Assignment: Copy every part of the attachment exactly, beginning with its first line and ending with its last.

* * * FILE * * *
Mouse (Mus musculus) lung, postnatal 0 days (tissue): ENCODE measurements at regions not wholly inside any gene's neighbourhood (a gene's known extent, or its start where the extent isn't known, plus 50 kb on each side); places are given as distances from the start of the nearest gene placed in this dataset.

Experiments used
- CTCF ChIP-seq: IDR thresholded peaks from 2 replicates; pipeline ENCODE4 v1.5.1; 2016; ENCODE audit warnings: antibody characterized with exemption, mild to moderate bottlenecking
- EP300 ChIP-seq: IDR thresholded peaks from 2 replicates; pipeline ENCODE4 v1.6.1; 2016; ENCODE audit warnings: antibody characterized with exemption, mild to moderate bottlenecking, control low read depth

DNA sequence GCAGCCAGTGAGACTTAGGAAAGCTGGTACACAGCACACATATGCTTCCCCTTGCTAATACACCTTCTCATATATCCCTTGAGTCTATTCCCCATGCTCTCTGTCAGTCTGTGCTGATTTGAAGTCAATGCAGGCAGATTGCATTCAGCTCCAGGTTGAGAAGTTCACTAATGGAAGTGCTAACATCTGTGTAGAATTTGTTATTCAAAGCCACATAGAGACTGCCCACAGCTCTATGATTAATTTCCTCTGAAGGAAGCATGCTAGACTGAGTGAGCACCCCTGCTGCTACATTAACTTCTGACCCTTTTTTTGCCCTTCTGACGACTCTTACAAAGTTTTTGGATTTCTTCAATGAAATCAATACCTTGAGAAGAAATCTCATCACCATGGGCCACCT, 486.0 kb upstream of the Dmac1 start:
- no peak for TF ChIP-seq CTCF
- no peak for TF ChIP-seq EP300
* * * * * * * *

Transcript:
Mouse (Mus musculus) lung, postnatal 0 days (tissue): ENCODE measurements at regions not wholly inside any gene's neighbourhood (a gene's known extent, or its start where the extent isn't known, plus 50 kb on each side); places are given as distances from the start of the nearest gene placed in this dataset.

Experiments used
- CTCF ChIP-seq: IDR thresholded peaks from 2 replicates; pipeline ENCODE4 v1.5.1; 2016; ENCODE audit warnings: antibody characterized with exemption, mild to moderate bottlenecking
- EP300 ChIP-seq: IDR thresholded peaks from 2 replicates; pipeline ENCODE4 v1.6.1; 2016; ENCODE audit warnings: antibody characterized with exemption, mild to moderate bottlenecking, control low read depth

DNA sequence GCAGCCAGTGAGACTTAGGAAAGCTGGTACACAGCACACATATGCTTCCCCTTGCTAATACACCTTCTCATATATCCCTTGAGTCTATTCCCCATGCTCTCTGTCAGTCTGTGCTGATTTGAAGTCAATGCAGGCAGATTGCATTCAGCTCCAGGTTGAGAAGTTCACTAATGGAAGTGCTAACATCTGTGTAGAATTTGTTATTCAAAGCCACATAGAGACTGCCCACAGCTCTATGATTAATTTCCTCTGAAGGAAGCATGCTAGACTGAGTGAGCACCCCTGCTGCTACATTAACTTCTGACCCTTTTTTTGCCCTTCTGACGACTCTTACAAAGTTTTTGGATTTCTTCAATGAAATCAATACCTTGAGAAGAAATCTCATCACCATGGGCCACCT, 486.0 kb upstream of the Dmac1 start:
- no peak for TF ChIP-seq CTCF
- no peak for TF ChIP-seq EP300